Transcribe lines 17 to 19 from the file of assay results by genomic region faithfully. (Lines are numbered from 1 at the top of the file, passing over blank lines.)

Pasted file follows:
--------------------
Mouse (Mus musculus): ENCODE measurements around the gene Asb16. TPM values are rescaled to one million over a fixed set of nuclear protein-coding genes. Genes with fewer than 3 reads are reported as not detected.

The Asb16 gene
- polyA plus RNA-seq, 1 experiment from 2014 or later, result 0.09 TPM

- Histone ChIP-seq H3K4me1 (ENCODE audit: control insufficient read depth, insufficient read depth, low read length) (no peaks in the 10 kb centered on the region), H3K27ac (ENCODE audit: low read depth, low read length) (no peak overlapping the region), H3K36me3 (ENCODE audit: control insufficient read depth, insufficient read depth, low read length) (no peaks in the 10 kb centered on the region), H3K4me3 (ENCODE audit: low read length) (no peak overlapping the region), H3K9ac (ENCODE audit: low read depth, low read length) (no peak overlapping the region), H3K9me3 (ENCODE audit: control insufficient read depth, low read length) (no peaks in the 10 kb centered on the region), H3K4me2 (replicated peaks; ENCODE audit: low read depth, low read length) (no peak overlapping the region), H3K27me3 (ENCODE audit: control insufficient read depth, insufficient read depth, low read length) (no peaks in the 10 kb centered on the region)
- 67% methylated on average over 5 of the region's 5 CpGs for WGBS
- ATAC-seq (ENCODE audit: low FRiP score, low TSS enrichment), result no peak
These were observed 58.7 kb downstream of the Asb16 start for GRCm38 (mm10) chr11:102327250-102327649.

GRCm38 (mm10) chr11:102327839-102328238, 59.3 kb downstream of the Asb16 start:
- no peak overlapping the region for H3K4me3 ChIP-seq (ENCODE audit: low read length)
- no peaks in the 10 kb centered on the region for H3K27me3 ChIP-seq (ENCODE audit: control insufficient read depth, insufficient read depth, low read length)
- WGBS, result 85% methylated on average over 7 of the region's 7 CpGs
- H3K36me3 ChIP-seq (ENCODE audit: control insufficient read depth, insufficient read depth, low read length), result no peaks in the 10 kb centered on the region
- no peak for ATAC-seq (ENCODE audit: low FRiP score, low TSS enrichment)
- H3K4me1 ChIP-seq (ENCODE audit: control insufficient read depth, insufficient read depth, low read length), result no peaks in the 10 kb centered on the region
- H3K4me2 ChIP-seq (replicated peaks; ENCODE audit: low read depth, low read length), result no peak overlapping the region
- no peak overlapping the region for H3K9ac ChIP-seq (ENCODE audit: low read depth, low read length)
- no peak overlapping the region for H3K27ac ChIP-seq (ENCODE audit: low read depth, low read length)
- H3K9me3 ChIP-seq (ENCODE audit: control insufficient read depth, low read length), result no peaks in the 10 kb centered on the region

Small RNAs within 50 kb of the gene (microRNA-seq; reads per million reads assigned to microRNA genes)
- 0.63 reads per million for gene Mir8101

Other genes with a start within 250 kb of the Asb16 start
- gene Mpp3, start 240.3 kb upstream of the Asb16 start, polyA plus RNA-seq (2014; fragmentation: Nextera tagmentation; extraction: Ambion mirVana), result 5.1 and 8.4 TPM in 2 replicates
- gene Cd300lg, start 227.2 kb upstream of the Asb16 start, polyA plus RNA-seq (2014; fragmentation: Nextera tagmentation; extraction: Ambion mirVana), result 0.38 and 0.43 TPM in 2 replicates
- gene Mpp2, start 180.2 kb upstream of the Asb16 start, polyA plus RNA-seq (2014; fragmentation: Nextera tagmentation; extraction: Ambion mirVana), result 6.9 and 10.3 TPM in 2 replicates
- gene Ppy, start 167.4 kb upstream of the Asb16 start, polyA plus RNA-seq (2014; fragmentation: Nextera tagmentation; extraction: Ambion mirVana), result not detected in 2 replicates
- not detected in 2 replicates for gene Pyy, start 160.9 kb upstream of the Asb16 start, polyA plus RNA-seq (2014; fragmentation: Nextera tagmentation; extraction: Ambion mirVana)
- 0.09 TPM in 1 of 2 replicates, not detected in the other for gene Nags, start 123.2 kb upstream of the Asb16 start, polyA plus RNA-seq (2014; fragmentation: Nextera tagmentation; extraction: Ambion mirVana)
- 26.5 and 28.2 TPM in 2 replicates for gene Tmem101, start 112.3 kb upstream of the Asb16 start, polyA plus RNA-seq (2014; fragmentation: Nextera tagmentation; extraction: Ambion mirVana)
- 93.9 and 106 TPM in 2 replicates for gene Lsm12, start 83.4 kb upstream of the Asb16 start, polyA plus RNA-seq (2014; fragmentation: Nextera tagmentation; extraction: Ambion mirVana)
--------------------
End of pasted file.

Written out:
- no peak overlapping the region for H3K27ac ChIP-seq (ENCODE audit: low read depth, low read length)
- H3K9me3 ChIP-seq (ENCODE audit: control insufficient read depth, low read length), result no peaks in the 10 kb centered on the region

Small RNAs within 50 kb of the gene (microRNA-seq; reads per million reads assigned to microRNA genes)